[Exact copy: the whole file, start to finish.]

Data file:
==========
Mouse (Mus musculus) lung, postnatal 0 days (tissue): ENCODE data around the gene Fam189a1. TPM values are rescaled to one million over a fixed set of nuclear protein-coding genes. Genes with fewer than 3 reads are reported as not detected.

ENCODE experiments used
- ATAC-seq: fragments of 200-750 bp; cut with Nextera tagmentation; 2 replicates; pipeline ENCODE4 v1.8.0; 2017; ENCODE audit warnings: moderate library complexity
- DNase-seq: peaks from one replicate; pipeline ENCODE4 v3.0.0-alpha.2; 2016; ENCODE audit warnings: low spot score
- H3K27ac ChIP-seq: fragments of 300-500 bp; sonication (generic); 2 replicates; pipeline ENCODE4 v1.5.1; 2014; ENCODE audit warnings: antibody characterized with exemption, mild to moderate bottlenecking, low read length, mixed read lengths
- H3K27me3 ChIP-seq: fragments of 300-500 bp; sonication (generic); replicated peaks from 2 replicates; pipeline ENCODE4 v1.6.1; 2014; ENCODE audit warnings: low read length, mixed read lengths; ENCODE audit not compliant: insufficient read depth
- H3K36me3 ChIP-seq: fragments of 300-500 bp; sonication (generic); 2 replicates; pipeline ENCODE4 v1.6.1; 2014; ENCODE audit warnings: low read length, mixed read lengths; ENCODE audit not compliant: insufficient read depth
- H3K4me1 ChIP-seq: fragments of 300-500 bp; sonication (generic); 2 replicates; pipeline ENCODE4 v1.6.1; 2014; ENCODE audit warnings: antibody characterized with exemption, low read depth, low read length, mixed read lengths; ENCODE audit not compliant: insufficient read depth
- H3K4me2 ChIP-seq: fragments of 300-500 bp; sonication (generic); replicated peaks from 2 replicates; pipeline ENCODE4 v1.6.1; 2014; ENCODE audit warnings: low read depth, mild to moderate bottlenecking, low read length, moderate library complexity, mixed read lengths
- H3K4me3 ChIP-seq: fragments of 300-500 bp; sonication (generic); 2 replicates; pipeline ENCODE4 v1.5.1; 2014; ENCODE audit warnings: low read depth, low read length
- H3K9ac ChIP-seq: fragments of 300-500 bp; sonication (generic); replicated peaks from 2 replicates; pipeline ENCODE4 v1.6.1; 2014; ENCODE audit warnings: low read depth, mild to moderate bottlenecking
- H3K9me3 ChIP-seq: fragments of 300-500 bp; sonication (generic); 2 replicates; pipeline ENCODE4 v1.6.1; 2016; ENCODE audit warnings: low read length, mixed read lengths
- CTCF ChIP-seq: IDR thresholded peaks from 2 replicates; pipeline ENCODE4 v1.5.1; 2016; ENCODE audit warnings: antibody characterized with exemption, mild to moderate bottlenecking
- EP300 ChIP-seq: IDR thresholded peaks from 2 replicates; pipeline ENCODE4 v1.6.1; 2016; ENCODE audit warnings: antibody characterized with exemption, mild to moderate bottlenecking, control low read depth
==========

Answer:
Mouse (Mus musculus) lung, postnatal 0 days (tissue): ENCODE data around the gene Fam189a1. TPM values are rescaled to one million over a fixed set of nuclear protein-coding genes. Genes with fewer than 3 reads are reported as not detected.

ENCODE experiments used
- ATAC-seq: fragments of 200-750 bp; cut with Nextera tagmentation; 2 replicates; pipeline ENCODE4 v1.8.0; 2017; ENCODE audit warnings: moderate library complexity
- DNase-seq: peaks from one replicate; pipeline ENCODE4 v3.0.0-alpha.2; 2016; ENCODE audit warnings: low spot score
- H3K27ac ChIP-seq: fragments of 300-500 bp; sonication (generic); 2 replicates; pipeline ENCODE4 v1.5.1; 2014; ENCODE audit warnings: antibody characterized with exemption, mild to moderate bottlenecking, low read length, mixed read lengths
- H3K27me3 ChIP-seq: fragments of 300-500 bp; sonication (generic); replicated peaks from 2 replicates; pipeline ENCODE4 v1.6.1; 2014; ENCODE audit warnings: low read length, mixed read lengths; ENCODE audit not compliant: insufficient read depth
- H3K36me3 ChIP-seq: fragments of 300-500 bp; sonication (generic); 2 replicates; pipeline ENCODE4 v1.6.1; 2014; ENCODE audit warnings: low read length, mixed read lengths; ENCODE audit not compliant: insufficient read depth
- H3K4me1 ChIP-seq: fragments of 300-500 bp; sonication (generic); 2 replicates; pipeline ENCODE4 v1.6.1; 2014; ENCODE audit warnings: antibody characterized with exemption, low read depth, low read length, mixed read lengths; ENCODE audit not compliant: insufficient read depth
- H3K4me2 ChIP-seq: fragments of 300-500 bp; sonication (generic); replicated peaks from 2 replicates; pipeline ENCODE4 v1.6.1; 2014; ENCODE audit warnings: low read depth, mild to moderate bottlenecking, low read length, moderate library complexity, mixed read lengths
- H3K4me3 ChIP-seq: fragments of 300-500 bp; sonication (generic); 2 replicates; pipeline ENCODE4 v1.5.1; 2014; ENCODE audit warnings: low read depth, low read length
- H3K9ac ChIP-seq: fragments of 300-500 bp; sonication (generic); replicated peaks from 2 replicates; pipeline ENCODE4 v1.6.1; 2014; ENCODE audit warnings: low read depth, mild to moderate bottlenecking
- H3K9me3 ChIP-seq: fragments of 300-500 bp; sonication (generic); 2 replicates; pipeline ENCODE4 v1.6.1; 2016; ENCODE audit warnings: low read length, mixed read lengths
- CTCF ChIP-seq: IDR thresholded peaks from 2 replicates; pipeline ENCODE4 v1.5.1; 2016; ENCODE audit warnings: antibody characterized with exemption, mild to moderate bottlenecking
- EP300 ChIP-seq: IDR thresholded peaks from 2 replicates; pipeline ENCODE4 v1.6.1; 2016; ENCODE audit warnings: antibody characterized with exemption, mild to moderate bottlenecking, control low read depth